- Goblin alchemist
- Goblin laboratory
- Goblin Merchant
- Gold mine
- Oil refinery
- Goblin Workshop
- Zeppelin Tower
- Main article: Goblin (language)
Alliance and Horde
Goblins don't like gnomes much, as they are the two races that are best at engineering. They often combat in engineering, like at the Mirage Raceway in Shimmering Flats. It is hard to say who is the best at engineering, the goblins or gnomes. Despite this a rare marriage between a goblin and a gnome is known - Grizzek Fizzwrench and Sapphronetta Flivvers.
With the Horde
Even before the Cataclysm, there were many goblins still working with the Horde found in Ashenvale, Orgrimmar, Camp Mojache, and Thousand Needles; even then, goblins working for the Horde run the zeppelin system. During the war against the Lich King some goblins joined the Warsong Offensive, some even displaying the Horde symbol on their tabard (Chief Engineer Leveny and Horde Infra-green Engineers) and fighting on the front lines (Injured Warsong Engineers). During the final battle in the Icecrown Citadel, goblin members of the Kor'kron (Kor'kron Rocketeer) were seen participating the gunship fight.
There is at least one goblin affiliated with the Alliance and that is SI:7 agent Renzik "The Shiv", Mathias Shaw's second in command.
Other goblins are found in even the darker factions of the world Burning Blade, Black Dragonflight, and Dark Horde, very rarely are goblins truly loyal to their factions. Most goblins would likely trade sides for even the smallest boost in payment.
Goblins are slight and wiry, averaging 4 feet in height. They have three fingers and one thumb on one hand and four toes on one foot. Their noses grow larger as they age. Goblins have green blood. Female goblins are on average taller than male goblins. They have sharp teeth and small, pointed nails. Although small, they are extremely strong for their size.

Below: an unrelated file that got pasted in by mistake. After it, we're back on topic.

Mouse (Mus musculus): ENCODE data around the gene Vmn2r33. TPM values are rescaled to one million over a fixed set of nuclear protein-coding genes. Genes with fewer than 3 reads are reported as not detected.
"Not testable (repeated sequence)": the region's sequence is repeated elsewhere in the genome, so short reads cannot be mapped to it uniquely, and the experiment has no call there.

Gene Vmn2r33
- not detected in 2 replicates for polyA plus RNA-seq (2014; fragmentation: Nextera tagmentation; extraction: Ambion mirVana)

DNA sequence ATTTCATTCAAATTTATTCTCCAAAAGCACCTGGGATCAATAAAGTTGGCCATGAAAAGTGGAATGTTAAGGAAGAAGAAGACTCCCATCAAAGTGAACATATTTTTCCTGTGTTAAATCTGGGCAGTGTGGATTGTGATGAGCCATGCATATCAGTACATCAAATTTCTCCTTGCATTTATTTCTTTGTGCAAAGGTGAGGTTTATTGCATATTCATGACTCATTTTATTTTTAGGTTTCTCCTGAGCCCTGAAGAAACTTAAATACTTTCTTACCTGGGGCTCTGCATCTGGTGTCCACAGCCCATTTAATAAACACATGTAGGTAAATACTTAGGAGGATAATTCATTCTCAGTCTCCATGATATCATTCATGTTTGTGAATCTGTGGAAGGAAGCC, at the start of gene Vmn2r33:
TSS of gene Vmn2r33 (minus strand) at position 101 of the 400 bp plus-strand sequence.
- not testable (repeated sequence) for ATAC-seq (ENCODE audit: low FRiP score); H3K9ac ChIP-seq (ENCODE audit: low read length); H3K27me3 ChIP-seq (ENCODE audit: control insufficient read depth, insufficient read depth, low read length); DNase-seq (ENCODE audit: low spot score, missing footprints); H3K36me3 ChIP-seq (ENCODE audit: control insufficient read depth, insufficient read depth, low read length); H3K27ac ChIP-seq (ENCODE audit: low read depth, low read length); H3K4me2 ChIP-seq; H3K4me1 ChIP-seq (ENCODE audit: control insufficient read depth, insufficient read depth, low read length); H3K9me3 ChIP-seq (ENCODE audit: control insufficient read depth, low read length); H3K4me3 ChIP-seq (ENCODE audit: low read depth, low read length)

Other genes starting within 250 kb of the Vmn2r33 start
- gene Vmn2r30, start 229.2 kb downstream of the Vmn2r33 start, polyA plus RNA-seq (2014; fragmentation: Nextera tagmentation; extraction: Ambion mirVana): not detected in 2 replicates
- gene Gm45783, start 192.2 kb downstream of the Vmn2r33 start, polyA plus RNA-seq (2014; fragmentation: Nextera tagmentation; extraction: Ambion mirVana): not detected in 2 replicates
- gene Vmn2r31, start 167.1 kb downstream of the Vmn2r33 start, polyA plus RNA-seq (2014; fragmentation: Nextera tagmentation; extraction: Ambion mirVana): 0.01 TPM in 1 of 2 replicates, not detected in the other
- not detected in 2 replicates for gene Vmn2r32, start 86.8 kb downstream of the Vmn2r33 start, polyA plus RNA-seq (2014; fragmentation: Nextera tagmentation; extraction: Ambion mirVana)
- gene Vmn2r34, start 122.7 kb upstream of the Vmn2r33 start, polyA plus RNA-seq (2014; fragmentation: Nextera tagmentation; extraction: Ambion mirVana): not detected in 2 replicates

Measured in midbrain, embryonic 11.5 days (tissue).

- Hobgoblin — Goblins altered by some foul alchemy to become bigger, tougher and dumber. Often act as guards in goblin settlements.
- Gilgoblin — Aquatic goblins created by Hobart Grapplehammer. Mainly found in Vashj'ir.
- Goblin Zombie — Residents of the Town-In-A-Box captured and transformed by the local pygmies. Found on the Lost Isles prior to its destruction.
In the RPG
Goblins are small humanoids, crafty and shrewd, bearing an overwhelming interest in commerce and a strong curiosity about mechanical things. Goblin society is fragmented, defined chiefly by commerce and trade. The ultimate schemers and con artists, goblins are always in search of a better deal. Despite their seemingly chaotic natures, they exist in a fairly strict and straightforward hierarchy. Other races universally view goblins as inventors, merchants and, without exception, maniacs. Goblins value technology as a useful aspect of commerce. Some say that their advantage — and their curse — is to be the primary users of technology in a world governed by magic. While dwarves and gnomes share a similar gift, goblin technology is more far-reaching and sinister and makes a larger impact on the natural world.